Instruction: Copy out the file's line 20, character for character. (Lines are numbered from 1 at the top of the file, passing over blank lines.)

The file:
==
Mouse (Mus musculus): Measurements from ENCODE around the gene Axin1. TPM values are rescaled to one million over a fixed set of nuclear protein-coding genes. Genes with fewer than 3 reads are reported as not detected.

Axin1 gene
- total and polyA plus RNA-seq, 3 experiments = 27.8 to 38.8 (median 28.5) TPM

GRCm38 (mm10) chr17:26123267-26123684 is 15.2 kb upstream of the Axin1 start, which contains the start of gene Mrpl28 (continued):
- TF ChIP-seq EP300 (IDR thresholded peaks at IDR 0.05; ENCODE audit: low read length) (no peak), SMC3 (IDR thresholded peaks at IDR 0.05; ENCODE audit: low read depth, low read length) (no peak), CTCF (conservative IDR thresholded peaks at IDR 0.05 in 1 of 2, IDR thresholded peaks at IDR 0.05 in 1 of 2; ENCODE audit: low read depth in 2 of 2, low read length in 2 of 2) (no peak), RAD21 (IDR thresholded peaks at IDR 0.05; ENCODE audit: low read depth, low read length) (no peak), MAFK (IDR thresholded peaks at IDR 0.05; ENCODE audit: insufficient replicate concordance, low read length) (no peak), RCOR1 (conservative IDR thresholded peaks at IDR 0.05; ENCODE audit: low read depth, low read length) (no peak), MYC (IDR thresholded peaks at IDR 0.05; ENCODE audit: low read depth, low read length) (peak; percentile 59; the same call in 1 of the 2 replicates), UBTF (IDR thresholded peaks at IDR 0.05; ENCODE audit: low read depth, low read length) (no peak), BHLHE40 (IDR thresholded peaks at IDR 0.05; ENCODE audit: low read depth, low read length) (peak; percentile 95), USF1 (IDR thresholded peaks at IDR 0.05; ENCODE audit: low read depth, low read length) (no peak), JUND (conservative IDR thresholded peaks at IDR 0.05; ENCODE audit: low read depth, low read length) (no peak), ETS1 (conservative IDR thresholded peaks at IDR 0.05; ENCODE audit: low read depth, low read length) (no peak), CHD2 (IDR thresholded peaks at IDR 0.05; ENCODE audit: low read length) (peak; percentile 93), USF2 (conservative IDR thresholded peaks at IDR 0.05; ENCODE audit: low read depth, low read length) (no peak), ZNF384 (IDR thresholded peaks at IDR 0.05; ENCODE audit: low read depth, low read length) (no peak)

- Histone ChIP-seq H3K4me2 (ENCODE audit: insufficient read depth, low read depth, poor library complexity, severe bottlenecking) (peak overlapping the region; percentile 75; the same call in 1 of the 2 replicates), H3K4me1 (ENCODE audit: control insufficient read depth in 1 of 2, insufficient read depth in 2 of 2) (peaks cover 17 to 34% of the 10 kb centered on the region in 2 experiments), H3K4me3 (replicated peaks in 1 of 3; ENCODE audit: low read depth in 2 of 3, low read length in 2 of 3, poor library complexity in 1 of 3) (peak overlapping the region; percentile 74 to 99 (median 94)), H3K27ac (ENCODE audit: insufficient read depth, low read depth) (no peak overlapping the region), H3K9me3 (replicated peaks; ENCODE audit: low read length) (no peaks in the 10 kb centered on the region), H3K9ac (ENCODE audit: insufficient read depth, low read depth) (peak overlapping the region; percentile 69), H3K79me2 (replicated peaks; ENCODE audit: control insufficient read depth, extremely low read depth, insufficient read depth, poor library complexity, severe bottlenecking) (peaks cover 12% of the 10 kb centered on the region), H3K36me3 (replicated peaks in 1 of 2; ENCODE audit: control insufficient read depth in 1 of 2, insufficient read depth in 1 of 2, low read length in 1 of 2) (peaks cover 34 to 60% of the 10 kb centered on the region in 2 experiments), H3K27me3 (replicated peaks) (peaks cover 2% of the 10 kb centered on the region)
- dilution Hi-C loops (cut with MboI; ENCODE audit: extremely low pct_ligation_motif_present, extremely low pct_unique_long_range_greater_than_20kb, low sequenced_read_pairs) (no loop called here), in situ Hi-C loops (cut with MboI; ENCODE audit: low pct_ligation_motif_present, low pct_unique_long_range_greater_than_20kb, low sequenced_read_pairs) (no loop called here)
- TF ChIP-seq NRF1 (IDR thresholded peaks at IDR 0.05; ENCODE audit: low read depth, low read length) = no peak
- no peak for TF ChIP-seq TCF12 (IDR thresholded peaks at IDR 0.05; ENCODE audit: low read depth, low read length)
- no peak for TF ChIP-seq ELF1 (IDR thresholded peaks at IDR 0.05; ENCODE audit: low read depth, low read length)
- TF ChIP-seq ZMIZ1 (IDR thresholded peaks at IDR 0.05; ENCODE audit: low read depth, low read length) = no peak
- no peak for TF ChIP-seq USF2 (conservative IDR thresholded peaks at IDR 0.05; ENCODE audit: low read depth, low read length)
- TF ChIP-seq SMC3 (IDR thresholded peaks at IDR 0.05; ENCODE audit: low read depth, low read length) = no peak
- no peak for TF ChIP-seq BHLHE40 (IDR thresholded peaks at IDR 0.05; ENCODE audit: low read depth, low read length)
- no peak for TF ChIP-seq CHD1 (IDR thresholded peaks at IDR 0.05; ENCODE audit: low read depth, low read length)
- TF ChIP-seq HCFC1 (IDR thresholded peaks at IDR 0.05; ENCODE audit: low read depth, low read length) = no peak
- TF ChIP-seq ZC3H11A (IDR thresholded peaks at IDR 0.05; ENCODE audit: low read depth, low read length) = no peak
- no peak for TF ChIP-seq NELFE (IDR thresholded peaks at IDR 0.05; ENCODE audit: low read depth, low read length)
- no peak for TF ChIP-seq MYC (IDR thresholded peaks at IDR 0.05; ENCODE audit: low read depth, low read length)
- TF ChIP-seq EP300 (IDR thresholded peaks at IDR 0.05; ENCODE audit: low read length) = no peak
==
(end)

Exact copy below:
- TF ChIP-seq EP300 (IDR thresholded peaks at IDR 0.05; ENCODE audit: low read length) = no peak